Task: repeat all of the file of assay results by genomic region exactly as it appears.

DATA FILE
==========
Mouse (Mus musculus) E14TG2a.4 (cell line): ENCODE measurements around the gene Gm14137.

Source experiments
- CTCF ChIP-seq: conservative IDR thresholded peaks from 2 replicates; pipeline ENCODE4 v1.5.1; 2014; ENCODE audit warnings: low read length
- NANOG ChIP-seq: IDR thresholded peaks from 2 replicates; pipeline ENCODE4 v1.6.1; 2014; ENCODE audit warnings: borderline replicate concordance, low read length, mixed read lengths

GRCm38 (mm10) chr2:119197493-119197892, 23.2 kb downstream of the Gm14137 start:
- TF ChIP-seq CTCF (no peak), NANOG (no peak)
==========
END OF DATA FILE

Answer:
Mouse (Mus musculus) E14TG2a.4 (cell line): ENCODE measurements around the gene Gm14137.

Source experiments
- CTCF ChIP-seq: conservative IDR thresholded peaks from 2 replicates; pipeline ENCODE4 v1.5.1; 2014; ENCODE audit warnings: low read length
- NANOG ChIP-seq: IDR thresholded peaks from 2 replicates; pipeline ENCODE4 v1.6.1; 2014; ENCODE audit warnings: borderline replicate concordance, low read length, mixed read lengths

GRCm38 (mm10) chr2:119197493-119197892, 23.2 kb downstream of the Gm14137 start:
- TF ChIP-seq CTCF (no peak), NANOG (no peak)